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Writing My Wrongs: Shaka Senghor’s Monologue Show


By Martti C. Peeples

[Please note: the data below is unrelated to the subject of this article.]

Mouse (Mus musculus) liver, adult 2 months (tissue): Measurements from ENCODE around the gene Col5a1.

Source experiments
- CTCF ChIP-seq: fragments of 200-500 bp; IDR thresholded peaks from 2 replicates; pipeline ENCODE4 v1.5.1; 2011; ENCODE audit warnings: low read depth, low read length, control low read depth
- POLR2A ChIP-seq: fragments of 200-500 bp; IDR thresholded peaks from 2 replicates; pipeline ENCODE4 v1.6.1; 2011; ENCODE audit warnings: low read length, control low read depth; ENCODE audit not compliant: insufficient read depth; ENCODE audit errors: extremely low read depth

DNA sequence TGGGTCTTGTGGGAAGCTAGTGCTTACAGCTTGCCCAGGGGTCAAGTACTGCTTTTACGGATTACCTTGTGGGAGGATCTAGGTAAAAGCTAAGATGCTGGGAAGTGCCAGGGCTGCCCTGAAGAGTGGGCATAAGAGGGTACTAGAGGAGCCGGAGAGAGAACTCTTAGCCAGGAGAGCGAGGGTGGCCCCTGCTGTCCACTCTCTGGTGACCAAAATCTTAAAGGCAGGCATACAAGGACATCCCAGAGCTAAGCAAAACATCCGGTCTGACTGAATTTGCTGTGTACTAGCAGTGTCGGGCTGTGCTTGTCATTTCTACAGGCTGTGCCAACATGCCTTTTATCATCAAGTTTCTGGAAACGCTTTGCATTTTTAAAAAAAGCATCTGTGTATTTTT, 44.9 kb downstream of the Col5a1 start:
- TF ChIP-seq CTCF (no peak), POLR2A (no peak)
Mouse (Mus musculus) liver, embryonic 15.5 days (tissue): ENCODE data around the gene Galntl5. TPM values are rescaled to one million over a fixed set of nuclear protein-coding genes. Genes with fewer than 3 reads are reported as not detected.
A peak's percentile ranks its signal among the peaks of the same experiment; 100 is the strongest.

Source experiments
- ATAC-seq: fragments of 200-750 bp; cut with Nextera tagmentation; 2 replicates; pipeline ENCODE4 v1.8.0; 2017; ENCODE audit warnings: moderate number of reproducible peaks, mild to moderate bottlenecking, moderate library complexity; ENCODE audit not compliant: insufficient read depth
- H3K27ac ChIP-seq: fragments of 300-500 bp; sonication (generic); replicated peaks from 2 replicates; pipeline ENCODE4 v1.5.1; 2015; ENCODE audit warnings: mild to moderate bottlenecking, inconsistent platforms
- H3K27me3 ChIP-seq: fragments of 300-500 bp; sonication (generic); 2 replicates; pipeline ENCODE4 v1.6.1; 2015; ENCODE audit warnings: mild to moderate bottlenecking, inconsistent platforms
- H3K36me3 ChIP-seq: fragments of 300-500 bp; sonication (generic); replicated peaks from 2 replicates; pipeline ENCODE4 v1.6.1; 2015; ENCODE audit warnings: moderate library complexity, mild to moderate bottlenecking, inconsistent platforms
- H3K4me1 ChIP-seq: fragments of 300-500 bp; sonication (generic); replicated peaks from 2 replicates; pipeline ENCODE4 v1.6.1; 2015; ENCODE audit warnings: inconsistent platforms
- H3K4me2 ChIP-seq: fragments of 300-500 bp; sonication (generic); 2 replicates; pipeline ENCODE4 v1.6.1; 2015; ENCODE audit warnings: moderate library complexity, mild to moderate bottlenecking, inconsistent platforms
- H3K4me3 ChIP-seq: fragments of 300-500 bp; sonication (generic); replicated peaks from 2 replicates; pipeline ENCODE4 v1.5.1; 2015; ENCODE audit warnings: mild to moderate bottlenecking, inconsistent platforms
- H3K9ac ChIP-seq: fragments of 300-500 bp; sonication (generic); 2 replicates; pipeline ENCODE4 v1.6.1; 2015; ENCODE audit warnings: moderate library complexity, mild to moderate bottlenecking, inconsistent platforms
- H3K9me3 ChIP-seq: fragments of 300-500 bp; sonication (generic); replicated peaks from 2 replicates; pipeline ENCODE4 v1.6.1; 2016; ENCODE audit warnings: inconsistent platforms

I became Facebook friends with Shaka Senghor in August 2014. I believe he had posted a request for recommendations of good community-minded females, or something to that effect. Well, the names went to spewing. As the names were listed, he sent friend requests. Friending him was a blessing I did not recognize at the time. I read his posts and made inquiries about him. We shared a few one-on-one posts. I wanted to meet him because, as a person working with the homeless population, I felt that he could ignite many. I still believe this. So the hunt was on to see if we could meet and share our philosophies. We did not get a chance to meet, but always ended up somewhere near each other. This past spring we were both at Oprah’s Live your Life tour. He had better seats than me, but we were in the same building. I was and am inspired by Shaka and the work he is doing to bring attention to prison reform. On January 27th of this year, I received an invite to his Monologue show. I quickly accepted, and the countdown began. By February, my attendance was in jeopardy because of a health issue. But God is good, because Shaka had donated tickets to single mothers with children, and I was blessed to receive a donated pair. My son and I arrived an hour early because I wanted to get as close as I could to this show. Shaka was so hands-on. He came out many times to talk and mingle with the crowd. As the doors opened, my son and I headed to the closet seats, and then it happened. Shaka was walking up the stairs I was heading down. I stopped him gave him my name, hinted that I still wanted a sit-down interview, and posed for a picture. At 8 pm., the lights dimmed and the show began with him sitting and writing a letter to the family of the man’s life he took. Then Jerrel O’Neal came out as a young Shaka, detailing how he was shot and then imprisoned. The audience was quiet; we were all spellbound by this story. Then Katrina Storm came on stage and went to singing. Her contribution broke the audience down. There wasn’t a dry eye in the house. The scene when Shaka contemplated suicide really hit home with my son because he had tried numerous times, but, like with Shaka, God said, “not yet,” and “get out of my way, you still have purpose.” Intermission came, and Shaka again greeted people, signed autographs, and posed for pictures. Act Two began with Dez Cortez playing an imprisoned Shaka, describing how life in prison was hard, how he became a pro at making shanks to protect himself. Then he described how he had met Ebony Roberts and found purpose. Two times he went before the parole board and was twice denied. He was ready to give up, but Ebony said “no,” and on June 22, 2010, Shaka walked out a free man; a free man with purpose, drive, and a future. I am amazed at the work he has accomplished in 5 years of freedom. Maybe because his journey isn’t about him, but about reaching back, up, and around to help bring about prison reform, working with young men to develop them into men who do not need a gun, a teardrop tattoo, or a prison number to be a man. And this review cannot leave Ebony Roberts out. She said this was her first time producing and putting this production together. If so, Ava Duvernay, you may have some company very soon. The audience gave the monologue a standing ovation. We all wanted more and are begging for a DVD/Blu-ray. Shaka and Ebony are praying to take this production on the road, and I feel it must. It is beautifully written, acted, and directed, with a musical score that is totally on point. The highlight was when Shaka brought his son on stage and shared their nightly ritual. If you have not read his memoir, it is a must read. If you are on Facebook, follow him. If he and Ebony are blessed to take this on the road, please go. If a DVD/Blu-ray is available, buy, buy, buy. This monologue gets 5 stars from this fortunate audience member.

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